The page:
“Stop doing the wrong thing and the right thing does itself.”
– F. Mathias Alexander.
Breathing has become a hot topic these days. There’s Wimm Hoff with his patented breathing methods for overcoming extreme cold all over TV and YouTube, breathing classes have sprung up in every town where you can go to where you spend an hour focusing on your breath (just type in the town you live in an ‘breathing classes’ into Google and I bet you find something), and of course, there still are all sorts breathing methods you can find out there in yoga, tai chi and qigong classes.
Often in Tai Chi we’re told that we should be performing abdominal breathing, or ‘Taoist breathing‘ – so, as you breathe-in the abdomen should expand and as you breathe out, the abdomen should contract*. We equate this abdominal breathing with deep breathing – almost as if the more we can ‘fill’ our abdomen with air, the deeper and better the breathing will be – and think that it therefore must be healthy. (* there is also reverse breathing, but that’s another topic).
How to breathe
I recently started reading the excellent book ‘How to breathe’ by Richard Bennan, which has made me reconsider the way I’ve been approaching breathing in Tai Chi.
Firstly, let’s start with the basics. It’s worth remembering where your lungs are. They are behind the ribs and reach up higher than the collar bones on each side. Look at the picture below and you’ll be surprised by how far up the lungs go. So, when you expand your belly on an in-breath the air isn’t going down into your belly – it all stays in your upper torso. Of course, that might already be obvious to you, but you’d be surprised how many people think their belly is filling with air when they breathe in! It’s not.
When you practice ‘belly breathing’ what you should be doing is expanding the whole torso on an in-breath, and it’s this expansion of the lungs and the dropping of the diaphragm that pushes the abdomen down and outwards (on all sides, not just the front). If you start to try to use your abdomen muscles to lead the process, or force-ably expand or contract the belly as you breathe in and out then you are just adding tension to the whole process, which is the exact opposite of what you want. There should be as little tension as possible for efficient breathing. Trust the process – it will work on its own.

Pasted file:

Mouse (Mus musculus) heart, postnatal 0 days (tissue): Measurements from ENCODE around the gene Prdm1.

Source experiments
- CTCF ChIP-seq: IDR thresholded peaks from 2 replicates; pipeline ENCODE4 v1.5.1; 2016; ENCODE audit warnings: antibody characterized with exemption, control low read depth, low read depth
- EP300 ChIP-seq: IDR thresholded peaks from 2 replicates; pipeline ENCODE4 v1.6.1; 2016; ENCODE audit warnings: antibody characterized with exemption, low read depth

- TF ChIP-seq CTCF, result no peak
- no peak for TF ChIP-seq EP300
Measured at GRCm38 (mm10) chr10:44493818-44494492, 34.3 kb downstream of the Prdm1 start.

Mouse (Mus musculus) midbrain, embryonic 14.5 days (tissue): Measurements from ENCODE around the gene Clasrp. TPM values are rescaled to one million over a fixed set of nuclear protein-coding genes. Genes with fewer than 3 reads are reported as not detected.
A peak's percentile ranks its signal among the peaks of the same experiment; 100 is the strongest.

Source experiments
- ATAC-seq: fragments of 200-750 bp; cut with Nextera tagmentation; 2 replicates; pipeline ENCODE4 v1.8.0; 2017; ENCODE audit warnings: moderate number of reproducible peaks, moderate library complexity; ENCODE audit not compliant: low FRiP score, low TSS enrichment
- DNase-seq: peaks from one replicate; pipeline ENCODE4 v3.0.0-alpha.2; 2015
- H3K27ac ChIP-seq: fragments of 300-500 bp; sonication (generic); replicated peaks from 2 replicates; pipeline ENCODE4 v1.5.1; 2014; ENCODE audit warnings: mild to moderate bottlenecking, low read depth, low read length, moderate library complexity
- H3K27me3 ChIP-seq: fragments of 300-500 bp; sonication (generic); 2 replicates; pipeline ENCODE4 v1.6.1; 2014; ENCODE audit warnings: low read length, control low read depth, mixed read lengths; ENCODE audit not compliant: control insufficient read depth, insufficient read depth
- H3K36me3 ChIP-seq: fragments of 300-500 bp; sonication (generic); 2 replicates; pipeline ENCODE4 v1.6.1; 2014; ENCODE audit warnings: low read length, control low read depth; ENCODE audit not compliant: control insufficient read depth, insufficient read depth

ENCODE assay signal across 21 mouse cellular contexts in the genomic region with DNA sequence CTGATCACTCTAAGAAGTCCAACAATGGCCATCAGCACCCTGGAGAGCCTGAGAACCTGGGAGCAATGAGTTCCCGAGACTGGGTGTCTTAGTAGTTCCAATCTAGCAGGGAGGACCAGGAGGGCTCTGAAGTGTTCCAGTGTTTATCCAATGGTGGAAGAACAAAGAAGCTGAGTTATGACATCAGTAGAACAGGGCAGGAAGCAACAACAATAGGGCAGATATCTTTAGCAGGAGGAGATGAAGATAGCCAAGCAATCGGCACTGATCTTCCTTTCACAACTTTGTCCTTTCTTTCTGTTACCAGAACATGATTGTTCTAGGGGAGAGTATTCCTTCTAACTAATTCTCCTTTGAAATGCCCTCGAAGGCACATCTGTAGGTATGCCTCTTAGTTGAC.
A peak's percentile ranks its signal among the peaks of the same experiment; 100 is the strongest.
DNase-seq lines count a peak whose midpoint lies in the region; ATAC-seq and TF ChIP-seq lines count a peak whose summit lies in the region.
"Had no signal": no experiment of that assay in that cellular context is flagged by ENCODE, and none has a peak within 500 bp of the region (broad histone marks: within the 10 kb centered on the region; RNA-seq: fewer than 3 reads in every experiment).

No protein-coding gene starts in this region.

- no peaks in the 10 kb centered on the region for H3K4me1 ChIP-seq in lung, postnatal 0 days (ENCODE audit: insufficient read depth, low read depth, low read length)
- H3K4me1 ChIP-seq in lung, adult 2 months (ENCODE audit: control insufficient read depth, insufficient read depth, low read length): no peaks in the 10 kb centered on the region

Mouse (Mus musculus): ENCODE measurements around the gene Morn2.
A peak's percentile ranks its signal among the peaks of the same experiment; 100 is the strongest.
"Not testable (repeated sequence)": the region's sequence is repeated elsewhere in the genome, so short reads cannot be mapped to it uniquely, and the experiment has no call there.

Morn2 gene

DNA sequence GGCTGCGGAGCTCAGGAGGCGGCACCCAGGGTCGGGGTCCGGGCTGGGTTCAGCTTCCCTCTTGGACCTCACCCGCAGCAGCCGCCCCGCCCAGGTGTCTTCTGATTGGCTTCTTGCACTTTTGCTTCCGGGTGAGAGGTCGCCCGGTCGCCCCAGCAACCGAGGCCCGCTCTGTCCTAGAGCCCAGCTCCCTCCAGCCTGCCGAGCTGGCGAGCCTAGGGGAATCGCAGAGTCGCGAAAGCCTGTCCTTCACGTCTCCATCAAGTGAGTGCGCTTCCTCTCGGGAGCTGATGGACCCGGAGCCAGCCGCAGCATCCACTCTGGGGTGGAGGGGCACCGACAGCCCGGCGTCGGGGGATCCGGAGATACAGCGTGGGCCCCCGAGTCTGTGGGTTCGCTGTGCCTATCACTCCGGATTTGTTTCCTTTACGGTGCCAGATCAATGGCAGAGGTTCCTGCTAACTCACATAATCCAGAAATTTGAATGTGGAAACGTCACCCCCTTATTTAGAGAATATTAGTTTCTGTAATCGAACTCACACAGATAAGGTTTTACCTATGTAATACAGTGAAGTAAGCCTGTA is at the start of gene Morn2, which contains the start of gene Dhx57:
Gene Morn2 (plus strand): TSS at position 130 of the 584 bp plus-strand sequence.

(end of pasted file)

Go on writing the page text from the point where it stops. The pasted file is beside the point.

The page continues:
So, with me now, try an in-breath and focus on the lungs themselves filling up and expanding and this wave of expansion being the motivating force for expanding the belly. It doesn’t really happen in a step by step way either – everything expands at once. So, don’t try to fill one section of the torso, then another, that is also just adding tension. Equally, don’t try and keep the ribs still. They are designed to expand and contract with the lungs. If you try and keep them still, then, you guessed it… You’re just adding more tension.
Once you can visualise where your lungs are, (and how far up they go above the collar bones), then just focus on letting them expand freely, and stop interfering with the breathing process. Less is often more.
You might also like to think about the posture requirements of Tai Chi and what effect these might be having on your breathing. We often hear words like “round the shoulders”, “lift the back” and “hollow the chest” in Tai Chi. Think for a minute about what effect those directions, if followed literally, might be having on your breathing. Do you think they are beneficial or harmful? It’s something to consider anyway.
Breathing should feel amazing. It should feel smooth, natural and healing. And it will, if you stop interfering with it.
* I think reverse breathing is a deliberate hack to the body’s natural way of breathing, but I don’t think people should be attempting it before they’ve got better at breathing in a natural way first. If you are already breathing in an unnatural way, and then you try and add on something else, well, it doesn’t take a genius to realise that you’re headed for long term problems.